But Cahill has also pledged to uphold the law regarding abortion if he’s elected attorney general on Nov. 4, as well as any other potentially controversial laws – including same-sex marriage.
Gillibrand’s email does not specifically mention Cahill by name.
Oct 17th - 12:02 pm
The League of Conservation Voters has endorsed both Democratic Attorney General Eric Schneiderman and his Republican opponent, John Cahill.
The group’s endorsements of both candidates come as Schneiderman also receives the nod from the Sierra Club Atlantic Chapter, an organization that’s been critical of Cahill.
Cahill, a former top aide to Gov. George Pataki, is a former commissioner of the Department of Environmental Conservation. Cahill has made a point in his campaign of playing up his record on the environment during the Pataki administration.
Schneiderman’s endorsement from the Sierra Club isn’t much of a surprise. The group has been pushing Cahill to release more information on his clients in the energy industry.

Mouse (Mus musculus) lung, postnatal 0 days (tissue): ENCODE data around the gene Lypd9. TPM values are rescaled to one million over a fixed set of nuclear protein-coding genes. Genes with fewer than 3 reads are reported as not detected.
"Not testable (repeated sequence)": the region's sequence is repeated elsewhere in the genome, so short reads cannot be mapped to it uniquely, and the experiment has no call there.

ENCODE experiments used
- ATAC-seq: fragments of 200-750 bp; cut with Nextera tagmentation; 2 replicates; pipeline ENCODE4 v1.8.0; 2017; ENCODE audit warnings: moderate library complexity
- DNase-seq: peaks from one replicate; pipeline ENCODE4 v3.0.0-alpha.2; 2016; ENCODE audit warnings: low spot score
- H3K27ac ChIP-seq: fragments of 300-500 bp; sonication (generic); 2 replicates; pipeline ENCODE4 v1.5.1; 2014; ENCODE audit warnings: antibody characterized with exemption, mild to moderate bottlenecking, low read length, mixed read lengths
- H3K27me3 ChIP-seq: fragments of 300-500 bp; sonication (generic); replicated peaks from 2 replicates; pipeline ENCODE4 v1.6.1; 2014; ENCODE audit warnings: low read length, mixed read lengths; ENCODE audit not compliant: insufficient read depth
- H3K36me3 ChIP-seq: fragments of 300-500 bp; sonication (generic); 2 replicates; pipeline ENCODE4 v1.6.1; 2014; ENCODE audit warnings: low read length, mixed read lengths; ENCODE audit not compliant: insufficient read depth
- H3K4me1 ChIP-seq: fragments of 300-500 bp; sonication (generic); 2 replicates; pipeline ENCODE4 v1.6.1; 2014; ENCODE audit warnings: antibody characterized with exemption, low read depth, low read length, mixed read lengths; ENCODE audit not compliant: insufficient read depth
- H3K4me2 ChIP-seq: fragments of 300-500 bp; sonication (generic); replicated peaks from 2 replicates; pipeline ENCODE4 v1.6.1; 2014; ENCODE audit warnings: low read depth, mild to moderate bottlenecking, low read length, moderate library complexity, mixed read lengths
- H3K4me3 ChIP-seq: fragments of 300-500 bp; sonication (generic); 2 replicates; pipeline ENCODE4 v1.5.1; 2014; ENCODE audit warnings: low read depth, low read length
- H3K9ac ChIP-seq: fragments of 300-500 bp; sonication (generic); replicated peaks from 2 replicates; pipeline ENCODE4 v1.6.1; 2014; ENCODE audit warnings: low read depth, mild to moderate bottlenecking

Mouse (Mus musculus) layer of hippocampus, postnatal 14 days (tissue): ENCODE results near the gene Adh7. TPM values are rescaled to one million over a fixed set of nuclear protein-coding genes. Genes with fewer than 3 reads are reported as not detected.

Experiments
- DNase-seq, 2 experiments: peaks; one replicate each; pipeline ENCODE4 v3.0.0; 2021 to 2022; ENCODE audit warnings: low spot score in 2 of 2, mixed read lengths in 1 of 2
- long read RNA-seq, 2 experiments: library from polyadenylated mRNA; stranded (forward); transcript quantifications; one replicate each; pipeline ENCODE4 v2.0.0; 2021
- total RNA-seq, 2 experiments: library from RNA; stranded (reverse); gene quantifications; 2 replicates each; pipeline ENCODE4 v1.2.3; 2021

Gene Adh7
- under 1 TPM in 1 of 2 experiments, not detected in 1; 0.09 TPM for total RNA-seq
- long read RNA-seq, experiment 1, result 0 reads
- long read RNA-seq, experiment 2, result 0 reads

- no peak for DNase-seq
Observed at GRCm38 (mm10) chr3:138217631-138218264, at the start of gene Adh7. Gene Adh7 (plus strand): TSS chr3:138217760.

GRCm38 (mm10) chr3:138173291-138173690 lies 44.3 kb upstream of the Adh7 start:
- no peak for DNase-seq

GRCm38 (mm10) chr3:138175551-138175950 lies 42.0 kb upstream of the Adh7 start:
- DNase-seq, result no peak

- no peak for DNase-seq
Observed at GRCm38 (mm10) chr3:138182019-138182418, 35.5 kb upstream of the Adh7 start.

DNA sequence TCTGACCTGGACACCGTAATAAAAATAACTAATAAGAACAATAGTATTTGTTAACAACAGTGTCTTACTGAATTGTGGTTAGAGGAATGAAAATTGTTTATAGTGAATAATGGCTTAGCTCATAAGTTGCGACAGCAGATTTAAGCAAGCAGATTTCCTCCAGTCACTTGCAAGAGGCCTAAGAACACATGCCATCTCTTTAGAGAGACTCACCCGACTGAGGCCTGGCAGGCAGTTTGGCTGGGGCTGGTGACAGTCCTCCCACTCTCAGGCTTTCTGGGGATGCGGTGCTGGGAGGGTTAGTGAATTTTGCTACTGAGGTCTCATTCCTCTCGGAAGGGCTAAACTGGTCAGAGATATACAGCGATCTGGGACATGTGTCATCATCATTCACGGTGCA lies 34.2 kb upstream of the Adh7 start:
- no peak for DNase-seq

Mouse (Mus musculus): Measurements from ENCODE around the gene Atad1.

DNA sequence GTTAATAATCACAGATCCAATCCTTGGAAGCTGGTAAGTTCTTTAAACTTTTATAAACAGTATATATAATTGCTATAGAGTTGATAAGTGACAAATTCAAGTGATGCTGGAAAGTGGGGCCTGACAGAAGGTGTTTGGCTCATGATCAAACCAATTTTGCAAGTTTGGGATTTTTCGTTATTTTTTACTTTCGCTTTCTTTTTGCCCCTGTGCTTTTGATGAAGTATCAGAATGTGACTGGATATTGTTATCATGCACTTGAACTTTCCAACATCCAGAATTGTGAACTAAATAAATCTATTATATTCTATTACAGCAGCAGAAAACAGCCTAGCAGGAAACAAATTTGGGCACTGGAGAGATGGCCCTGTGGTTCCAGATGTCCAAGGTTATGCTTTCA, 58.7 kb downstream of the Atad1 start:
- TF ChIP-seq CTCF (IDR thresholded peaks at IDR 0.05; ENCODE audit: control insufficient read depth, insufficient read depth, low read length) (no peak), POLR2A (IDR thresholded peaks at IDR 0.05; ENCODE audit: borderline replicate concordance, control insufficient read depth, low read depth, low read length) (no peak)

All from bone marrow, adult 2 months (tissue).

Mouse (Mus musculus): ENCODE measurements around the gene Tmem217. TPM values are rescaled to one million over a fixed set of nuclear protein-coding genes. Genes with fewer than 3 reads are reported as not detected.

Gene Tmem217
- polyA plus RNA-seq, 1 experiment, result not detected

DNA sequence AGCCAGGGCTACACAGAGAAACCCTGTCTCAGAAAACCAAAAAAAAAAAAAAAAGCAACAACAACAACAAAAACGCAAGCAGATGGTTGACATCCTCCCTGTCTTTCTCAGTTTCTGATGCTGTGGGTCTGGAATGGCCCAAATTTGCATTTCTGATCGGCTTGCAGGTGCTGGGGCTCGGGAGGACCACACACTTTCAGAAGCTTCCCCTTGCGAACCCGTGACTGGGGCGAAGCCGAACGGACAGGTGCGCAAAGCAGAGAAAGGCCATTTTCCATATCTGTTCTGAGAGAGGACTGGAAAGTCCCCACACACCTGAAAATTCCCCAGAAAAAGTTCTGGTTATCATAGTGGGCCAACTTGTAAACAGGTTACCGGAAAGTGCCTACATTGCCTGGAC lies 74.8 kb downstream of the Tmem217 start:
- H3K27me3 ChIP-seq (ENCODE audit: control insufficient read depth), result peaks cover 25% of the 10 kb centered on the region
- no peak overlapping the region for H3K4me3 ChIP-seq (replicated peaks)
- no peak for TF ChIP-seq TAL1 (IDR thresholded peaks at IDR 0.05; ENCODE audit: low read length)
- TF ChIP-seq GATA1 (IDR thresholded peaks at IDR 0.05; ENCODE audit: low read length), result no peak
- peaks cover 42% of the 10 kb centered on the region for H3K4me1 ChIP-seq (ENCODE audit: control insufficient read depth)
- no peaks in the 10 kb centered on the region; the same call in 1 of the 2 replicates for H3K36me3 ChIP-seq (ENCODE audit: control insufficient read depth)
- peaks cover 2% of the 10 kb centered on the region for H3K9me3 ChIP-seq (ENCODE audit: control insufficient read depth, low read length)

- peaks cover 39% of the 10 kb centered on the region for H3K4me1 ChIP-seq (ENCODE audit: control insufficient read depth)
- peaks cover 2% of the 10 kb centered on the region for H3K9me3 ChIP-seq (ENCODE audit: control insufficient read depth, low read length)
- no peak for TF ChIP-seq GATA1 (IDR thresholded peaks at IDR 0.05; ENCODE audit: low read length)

Oct 17th - 7:34 am
With just over two weeks remaining in the 2014 campaign, Democratic AG Eric Schneiderman is starting to ramp up his TV presence, cashing in on the air time he reserved months ago.
Schneiderman’s campaign today will release his second TV ad, which has a dual focus – his crime-fighting efforts, and his program to use cash from civil forfeiture funds to help purchase bulletproof vests for cops around the state.
Schneiderman started what he dubbed the “inVEST” program after the federal government cut funding over the past three years for bulletproof vest purchases by local police departments.
The AG pledged to dedicate some $3.5 million to the program, which reimburses local law enforcement agencies up to 50 percent of the cost of new vests. (The federal money also comes in the form of a matching funds).
The program has already helped purchase close to 8,000 vests, according to Schneiderman’s campaign.